Brent dips, but still set for biggest first-quarter rise since 2011

  • Brent, WTI crude futures prices mark highest since November.
  • Falling China car sales point to weaker demand.
  • Rising U.S. output could undermine OPEC efforts.
An Iraqi worker gauges gas emissions from an oil pipe at the Daura oil refiner
Getty Images
An Iraqi worker gauges gas emissions from an oil pipe at the Daura oil refiner

Brent crude oil eased on Monday, but remained on track for its strongest first quarter in eight years, thanks to a growing belief among investors that OPEC's supply cuts will prevent a build-up in unused fuel.

Brent futures were down 17 cents at $66.08 a barrel by 1018 GMT, having touched a 2019 high of $66.83, while U.S. futures were up 30 cents at $55.89 a barrel.

Oil has risen nearly 25 percent so far in 2019 and is on course for its strongest first-quarter performance since 2011, thanks largely to a commitment by the Organization of the Petroleum Exporting Countries and allies to cut output.

"Our numbers ... do tell us that we are looking at the tightest H1 crude balance in many years and, as such, a certain degree of price support does simply make sense for the time being," consultancy JBC Energy said in a note.

Refiners around the world are also having to pay more to secure supplies of the medium, or heavy, sour crudes produced by Iran and Venezuela, both of which are under U.S. sanctions.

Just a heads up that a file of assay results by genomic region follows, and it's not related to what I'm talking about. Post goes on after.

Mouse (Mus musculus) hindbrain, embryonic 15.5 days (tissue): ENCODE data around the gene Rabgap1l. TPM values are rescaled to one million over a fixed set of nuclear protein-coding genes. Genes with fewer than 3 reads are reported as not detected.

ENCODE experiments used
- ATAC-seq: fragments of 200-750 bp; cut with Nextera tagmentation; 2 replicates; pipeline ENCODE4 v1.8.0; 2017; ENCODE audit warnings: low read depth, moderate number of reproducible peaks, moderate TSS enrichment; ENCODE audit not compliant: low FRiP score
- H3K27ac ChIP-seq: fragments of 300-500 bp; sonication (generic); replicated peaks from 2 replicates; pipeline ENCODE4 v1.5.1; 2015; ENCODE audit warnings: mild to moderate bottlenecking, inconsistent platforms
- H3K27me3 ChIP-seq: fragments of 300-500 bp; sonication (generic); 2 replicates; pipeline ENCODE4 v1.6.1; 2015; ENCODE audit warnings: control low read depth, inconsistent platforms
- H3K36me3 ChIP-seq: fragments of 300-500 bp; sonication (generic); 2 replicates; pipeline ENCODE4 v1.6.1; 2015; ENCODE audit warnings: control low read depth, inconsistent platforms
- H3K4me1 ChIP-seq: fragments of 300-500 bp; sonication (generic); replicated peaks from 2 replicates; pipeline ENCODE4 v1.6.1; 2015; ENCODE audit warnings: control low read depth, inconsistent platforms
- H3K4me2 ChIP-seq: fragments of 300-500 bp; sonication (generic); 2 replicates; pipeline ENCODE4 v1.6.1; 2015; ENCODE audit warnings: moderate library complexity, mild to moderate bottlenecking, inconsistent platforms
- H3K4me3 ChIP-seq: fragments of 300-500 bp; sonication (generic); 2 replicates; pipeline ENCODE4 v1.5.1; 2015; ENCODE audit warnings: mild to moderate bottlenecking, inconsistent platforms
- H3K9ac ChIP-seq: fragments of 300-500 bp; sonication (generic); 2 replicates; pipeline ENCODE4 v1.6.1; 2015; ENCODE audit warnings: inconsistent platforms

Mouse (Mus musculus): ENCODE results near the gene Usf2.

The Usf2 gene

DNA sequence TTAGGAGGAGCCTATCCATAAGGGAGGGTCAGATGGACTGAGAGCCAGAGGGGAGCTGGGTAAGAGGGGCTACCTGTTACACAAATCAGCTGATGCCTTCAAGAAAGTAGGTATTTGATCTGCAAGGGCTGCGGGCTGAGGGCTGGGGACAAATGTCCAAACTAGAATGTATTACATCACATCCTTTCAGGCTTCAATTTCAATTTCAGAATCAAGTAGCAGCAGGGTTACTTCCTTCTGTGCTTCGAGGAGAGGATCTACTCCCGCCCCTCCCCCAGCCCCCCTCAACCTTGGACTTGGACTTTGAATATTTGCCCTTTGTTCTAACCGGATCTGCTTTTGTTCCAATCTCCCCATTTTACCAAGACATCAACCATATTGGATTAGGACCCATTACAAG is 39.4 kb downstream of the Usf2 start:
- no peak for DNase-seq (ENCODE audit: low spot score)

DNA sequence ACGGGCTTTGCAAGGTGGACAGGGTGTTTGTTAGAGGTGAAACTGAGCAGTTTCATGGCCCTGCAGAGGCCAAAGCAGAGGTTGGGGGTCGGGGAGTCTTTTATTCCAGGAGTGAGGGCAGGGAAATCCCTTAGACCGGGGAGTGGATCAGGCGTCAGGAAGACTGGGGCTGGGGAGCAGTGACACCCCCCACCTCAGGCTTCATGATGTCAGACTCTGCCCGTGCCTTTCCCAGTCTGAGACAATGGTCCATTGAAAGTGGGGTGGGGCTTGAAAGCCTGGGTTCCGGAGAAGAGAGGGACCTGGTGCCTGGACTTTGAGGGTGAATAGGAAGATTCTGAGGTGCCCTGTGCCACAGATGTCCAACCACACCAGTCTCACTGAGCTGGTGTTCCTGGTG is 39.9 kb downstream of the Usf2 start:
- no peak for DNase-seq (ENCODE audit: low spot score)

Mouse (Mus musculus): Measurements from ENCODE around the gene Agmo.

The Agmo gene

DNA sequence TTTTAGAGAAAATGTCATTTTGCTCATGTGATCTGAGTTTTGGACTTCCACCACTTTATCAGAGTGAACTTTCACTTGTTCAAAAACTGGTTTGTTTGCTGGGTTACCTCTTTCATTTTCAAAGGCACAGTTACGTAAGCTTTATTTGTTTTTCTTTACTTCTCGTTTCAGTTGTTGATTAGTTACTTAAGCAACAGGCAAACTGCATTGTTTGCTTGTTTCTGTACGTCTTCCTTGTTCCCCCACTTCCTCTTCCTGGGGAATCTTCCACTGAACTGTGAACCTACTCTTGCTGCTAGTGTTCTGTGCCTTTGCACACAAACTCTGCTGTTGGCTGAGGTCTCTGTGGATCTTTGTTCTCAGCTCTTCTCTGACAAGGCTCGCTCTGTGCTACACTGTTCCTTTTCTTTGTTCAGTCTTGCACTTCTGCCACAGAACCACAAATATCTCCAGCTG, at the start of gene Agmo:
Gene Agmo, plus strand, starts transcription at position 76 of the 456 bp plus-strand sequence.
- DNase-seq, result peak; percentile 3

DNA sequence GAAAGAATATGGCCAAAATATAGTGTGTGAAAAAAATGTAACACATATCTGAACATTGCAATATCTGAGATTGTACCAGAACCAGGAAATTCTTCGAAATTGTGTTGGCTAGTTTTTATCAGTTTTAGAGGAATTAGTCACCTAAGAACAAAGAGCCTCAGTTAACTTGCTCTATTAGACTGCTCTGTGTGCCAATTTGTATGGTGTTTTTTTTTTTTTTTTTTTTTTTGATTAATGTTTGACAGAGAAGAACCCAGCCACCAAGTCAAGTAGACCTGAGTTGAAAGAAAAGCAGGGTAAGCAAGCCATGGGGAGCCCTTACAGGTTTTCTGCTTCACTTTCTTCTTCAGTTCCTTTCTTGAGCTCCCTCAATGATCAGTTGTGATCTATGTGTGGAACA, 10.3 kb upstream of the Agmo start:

The broader financial markets eased a little, after data showing a drop in Chinese car sales in January raised concerns about the world's second-largest economy.

Some of this weakness rubbed off on the oil market, but analysts said the overall trend in crude prices remained convincingly upwards for now.

"There are lots of 'ifs' and 'buts' that could have a profound impact on oil prices; just think of the unpredictable Donald Trump, Brexit, trade talks or an eventual pick-up in Libyan and/or Venezuelan production," PVM Oil Associates analyst Tamas Varga said.

"Latest available data, however, point in the direction of a tightening market. It is not recommended to swim against the current and presently the 'oil' river is flowing north."

U.S. energy firms last week increased the number of oil rigs looking for new supply by three, to a total of 857, energy services firm Baker Hughes said in a report last Friday.